Ayyā Medhānandī Bhikkhunī, is the founder and guiding teacher of Sati Sārāņīya Hermitage, a Canadian forest monastery for women in the Theravāda tradition.
The daughter of Eastern European refugees who emigrated to Montreal after World War II, she began a spiritual quest in childhood that led her to India, Burma, England, New Zealand, Malaysia, Taiwan, and finally, back to Canada.
In 1988, at the Yangon Mahasi retreat centre in Burma, Ayyā requested ordination as a bhikkhunī from her teacher, the Venerable Sayādaw U Pandita Mahāthera. This was not yet possible for Theravāda Buddhist women. Instead, Sayādaw granted her ordination as a 10 precept nun on condition that she take her vows for life. Thus began her monastic training in the Burmese tradition.
When the borders were closed to foreigners by a military coup, in 1990 Sayādaw blessed her to join the Ajahn Chah Thai Forest Saņgha at Amaravati, UK. After ten years in their siladhāra community, Ayyā felt called to more seclusion and solitude in New Zealand and SE Asia.
In 2007, having waited nearly 20 years, she received bhikkhunī ordination at Ling Quan Chan Monastery in Keelung, Taiwan and returned to her native Canada in 2008, on invitation from the Ottawa Buddhist Society and Toronto Theravāda Buddhist Community, to establish Sati Sārāņīya Hermitage.
Removing our harness to the world, we really detach and make the intention in the mind to stop. Having moved inwardly into this now moment, we pause and secure our internal connection to truth. This work requires our faith, vigilance, sustained attention, care and perseverance. We long for freedom and it will arise, releasing us to roam free in the vast space of the mind – empty and awake. A guided meditation and Dhamma talk.
In a dialogue between King Milinda and Venerable Nagasena, we hear the Buddha’s instruction on mental training and how to apply our allies of mindfulness, restraint and wisdom. Devoted to the training, we can overcome ignorance, take hold of the mind and cut off the defilements just as the barley reaper cuts his barley. Our mission is to lean towards Nibbāna, not believing the self-making stories, and gradually, patiently, wrestle free from ignorance, waking up right in the middle of any storm we may face.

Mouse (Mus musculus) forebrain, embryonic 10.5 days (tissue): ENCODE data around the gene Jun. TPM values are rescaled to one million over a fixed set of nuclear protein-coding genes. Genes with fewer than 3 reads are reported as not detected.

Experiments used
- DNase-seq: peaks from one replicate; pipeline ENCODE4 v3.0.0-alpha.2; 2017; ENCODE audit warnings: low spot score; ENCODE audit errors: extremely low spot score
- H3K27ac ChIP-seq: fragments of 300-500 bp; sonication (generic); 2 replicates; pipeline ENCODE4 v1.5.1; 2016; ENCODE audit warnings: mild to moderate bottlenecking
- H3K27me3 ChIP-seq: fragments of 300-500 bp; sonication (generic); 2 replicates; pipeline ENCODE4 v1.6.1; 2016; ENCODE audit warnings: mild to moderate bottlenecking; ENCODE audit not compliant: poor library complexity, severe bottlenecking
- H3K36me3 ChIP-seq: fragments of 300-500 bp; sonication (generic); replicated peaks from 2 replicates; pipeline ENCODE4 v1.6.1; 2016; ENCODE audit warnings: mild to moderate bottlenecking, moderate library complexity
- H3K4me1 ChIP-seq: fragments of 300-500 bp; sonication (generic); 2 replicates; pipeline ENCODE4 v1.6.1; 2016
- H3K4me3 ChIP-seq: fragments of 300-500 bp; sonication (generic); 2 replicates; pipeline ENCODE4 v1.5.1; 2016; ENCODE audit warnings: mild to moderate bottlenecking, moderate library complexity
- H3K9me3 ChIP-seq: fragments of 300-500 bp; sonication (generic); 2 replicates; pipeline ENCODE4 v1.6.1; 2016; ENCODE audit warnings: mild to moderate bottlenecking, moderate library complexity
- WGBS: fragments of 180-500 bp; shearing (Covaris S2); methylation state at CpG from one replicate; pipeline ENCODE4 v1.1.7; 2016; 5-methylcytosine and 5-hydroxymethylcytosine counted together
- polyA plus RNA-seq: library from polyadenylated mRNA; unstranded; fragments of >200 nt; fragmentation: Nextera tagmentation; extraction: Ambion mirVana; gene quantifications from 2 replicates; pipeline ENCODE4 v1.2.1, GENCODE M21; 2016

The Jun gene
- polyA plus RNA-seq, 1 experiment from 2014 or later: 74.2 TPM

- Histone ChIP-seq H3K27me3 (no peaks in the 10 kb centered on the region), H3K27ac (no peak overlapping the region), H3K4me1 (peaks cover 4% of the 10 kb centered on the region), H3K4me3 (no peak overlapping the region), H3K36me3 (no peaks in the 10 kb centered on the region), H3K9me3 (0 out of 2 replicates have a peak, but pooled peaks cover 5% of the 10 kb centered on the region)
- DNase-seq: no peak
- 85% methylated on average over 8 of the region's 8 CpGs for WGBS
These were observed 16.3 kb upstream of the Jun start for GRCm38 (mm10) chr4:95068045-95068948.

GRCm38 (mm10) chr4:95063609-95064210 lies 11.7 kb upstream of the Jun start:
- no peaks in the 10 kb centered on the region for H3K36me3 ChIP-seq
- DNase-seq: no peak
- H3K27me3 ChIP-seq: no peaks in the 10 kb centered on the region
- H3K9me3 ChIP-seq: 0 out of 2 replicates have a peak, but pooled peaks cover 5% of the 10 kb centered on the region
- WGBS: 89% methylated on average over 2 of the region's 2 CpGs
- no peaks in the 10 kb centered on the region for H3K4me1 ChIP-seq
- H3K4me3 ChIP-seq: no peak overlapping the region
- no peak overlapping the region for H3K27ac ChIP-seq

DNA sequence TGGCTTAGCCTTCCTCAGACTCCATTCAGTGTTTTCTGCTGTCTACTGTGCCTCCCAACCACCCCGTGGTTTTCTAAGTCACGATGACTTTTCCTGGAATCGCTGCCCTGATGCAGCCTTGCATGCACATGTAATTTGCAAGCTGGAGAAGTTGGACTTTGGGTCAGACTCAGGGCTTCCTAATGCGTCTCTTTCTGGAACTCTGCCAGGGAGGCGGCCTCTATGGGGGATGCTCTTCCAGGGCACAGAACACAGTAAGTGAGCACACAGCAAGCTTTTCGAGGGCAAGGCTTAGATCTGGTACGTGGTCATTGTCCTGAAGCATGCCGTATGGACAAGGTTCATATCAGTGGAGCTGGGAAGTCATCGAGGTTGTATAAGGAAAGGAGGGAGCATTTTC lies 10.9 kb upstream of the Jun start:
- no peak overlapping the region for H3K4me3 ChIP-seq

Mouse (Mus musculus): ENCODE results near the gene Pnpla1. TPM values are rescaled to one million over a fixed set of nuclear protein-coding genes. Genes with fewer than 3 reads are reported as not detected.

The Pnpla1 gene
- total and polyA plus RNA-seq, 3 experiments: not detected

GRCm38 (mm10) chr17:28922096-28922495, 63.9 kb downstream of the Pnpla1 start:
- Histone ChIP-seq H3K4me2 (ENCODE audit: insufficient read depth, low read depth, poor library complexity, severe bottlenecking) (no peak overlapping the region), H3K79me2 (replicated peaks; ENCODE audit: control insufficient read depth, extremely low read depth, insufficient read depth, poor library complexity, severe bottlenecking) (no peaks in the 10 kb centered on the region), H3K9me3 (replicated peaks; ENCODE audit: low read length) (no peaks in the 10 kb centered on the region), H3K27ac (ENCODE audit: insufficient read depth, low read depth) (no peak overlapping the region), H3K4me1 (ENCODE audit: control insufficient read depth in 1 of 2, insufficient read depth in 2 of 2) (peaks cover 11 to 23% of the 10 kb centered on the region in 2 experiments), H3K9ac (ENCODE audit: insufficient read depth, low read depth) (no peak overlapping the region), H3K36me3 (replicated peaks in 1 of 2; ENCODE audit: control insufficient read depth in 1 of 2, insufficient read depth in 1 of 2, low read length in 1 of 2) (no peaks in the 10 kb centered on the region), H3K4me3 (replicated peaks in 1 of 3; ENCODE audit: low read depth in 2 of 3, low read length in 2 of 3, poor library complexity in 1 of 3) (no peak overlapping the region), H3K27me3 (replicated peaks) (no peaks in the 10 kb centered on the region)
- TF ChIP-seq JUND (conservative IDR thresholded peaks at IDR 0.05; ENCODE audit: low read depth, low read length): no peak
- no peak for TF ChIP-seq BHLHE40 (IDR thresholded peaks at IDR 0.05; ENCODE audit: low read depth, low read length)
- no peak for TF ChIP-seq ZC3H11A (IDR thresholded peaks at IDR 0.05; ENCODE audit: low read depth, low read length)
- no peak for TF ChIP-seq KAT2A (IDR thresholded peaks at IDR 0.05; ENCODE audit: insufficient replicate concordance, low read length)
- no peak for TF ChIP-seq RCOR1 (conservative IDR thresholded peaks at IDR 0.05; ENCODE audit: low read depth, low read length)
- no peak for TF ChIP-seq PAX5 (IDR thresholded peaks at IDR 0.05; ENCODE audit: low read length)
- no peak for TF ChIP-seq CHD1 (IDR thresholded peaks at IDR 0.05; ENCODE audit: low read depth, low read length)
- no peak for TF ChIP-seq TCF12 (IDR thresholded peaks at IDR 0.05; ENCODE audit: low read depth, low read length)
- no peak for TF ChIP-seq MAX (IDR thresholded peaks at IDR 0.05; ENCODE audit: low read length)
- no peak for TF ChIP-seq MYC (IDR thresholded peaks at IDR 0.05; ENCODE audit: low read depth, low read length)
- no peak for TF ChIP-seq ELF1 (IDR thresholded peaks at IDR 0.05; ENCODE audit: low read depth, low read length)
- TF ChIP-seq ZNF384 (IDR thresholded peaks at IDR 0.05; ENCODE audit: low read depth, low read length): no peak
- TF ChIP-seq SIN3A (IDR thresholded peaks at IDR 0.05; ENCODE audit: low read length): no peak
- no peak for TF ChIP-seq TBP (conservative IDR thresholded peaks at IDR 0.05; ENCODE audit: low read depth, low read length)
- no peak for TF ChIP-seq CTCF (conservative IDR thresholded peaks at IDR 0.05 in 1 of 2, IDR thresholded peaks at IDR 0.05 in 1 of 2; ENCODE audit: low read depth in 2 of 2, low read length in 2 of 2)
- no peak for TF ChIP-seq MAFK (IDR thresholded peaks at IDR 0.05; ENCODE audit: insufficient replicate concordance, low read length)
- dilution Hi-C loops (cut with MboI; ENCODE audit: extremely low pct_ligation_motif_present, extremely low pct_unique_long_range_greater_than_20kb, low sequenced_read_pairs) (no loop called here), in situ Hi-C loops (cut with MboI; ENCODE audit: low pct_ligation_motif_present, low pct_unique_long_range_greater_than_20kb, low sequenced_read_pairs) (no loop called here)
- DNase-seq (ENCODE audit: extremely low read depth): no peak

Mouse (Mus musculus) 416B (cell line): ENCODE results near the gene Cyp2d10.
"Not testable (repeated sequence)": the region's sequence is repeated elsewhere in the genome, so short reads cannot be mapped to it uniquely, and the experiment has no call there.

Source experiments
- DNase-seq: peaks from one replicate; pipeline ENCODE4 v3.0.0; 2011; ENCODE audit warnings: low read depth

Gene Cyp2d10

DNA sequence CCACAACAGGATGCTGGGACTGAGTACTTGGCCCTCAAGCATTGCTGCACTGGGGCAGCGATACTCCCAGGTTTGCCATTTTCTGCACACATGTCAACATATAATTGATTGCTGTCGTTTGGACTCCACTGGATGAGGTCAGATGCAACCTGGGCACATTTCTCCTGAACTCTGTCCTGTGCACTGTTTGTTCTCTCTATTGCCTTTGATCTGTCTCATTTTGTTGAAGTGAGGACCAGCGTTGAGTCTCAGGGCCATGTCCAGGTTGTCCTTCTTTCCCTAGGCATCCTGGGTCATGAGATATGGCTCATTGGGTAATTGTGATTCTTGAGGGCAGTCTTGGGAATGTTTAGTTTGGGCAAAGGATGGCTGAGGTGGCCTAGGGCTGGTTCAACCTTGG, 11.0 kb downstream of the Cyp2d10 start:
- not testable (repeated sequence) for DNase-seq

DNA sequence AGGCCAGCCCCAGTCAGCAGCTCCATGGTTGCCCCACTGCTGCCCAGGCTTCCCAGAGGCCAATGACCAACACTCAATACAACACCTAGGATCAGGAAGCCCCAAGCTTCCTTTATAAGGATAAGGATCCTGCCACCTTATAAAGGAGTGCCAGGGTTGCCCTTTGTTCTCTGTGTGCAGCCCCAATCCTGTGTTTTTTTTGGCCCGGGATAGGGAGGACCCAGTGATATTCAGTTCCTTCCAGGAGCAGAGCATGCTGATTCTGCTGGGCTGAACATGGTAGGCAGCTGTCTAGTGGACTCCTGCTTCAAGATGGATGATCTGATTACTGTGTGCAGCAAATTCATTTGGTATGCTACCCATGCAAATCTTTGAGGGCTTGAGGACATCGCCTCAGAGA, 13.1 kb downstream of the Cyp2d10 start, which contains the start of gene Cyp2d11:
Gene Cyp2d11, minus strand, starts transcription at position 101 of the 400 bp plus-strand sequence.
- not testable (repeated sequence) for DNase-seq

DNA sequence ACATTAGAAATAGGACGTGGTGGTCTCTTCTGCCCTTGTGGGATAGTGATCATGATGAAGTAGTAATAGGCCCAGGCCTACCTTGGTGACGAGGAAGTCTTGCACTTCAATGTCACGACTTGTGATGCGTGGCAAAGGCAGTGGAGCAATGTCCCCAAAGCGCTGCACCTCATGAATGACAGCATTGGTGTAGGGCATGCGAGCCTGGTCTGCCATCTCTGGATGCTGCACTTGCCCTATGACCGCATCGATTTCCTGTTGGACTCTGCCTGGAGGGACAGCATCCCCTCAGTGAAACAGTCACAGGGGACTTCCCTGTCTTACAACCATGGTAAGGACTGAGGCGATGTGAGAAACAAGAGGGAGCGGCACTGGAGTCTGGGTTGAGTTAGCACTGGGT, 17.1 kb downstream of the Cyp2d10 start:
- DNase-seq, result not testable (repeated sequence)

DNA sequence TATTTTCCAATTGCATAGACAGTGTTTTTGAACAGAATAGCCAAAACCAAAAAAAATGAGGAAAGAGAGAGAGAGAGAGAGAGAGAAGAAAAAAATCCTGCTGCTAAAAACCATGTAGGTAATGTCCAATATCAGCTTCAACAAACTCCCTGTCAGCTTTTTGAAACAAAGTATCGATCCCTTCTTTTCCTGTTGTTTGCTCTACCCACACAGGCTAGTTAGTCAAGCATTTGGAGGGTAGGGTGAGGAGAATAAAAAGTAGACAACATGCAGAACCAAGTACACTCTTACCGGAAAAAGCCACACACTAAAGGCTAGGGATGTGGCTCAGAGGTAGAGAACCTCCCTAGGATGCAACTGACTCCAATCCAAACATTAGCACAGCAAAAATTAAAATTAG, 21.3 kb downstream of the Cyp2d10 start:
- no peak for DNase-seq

A guided meditation into the heart of our struggles and fears where, on the altar of our tears, the jewels of the Dhamma are revealed radiant within us. Breath by breath, wisely seeing through and courageously defying all obstacles to our freedom, we embark into the miracle of pure presence in this moment.
The first step towards Truth is taking responsibility for our own actions, intentions, and their consequences. Distractions are not a support but only numb us to what is difficult to face or remember. Truth will always emerge, despite all attempts to bury it. Bring into the light unskillful acts, our own or those of others towards us, and make forgiveness and reconciliation possible. Penetrate into the marrow of life to reveal both the garbage we must purify and the treasure to be discovered in the process. What are we really running away from?
One way animals restore themselves after an attack and regain their inner equilibrium is through the trembling of the body. We too as human beings can create this inner rhythmic movement through chanting and resonating vibrational waves in the body that help to settle, cleanse and clear traumatic events from our nervous system. Using the beginning of the homage to the Buddha chant, the collected assembly experiment with this purifying vibrational healing sound. Recorded at an Ottawa Buddhist Society daylong retreat.
A dedication to a member of the community who is in the last stages of life. She struggles with breathing but is composed and at peace with the process. We are reminded how important it is to train the mind while we are able to do so. A talk given at Quaker House, Ottawa.
You can conduct an energy audit on the strength of your attention when you sit down to meditate. Notice if your attention is wavering and then patiently seal up the leaks so that your mind is no longer tempted by the world that the ego builds. A talk given at Quaker House for the Ottawa Buddhist Society.
Are you watching your breath or watching your opinions? It is not enough to just watch the breath; you must reflect closely on what is arising. Come to the truth of the way things are by identifying and letting go of your opinions.
Ayya Medhanandi reflects on the meaning of the different mudras or hand gestures used by the Buddha himself when he gave teachings. Each represents an important quality for us to practise and develop such as fearlessness or compassion. You can see these mudras that she describes on the batik cloth that was gifted to the Ottawa Buddhist Society at https://ottawabuddhistsociety.com/about-the-obs/latvian-buddha-batik/
How do we overcome obstacles on the path? An obstacle can, in fact, provide a doorway into the opening of the heart. You can learn to be a spiritual ally to yourself and to others by cultivating loving-kindness and compassion. A talk given during a 10 day Ottawa Buddhist Society retreat at the Sisters of St. Joseph convent in Pembroke, Ontario, Canada in 2009.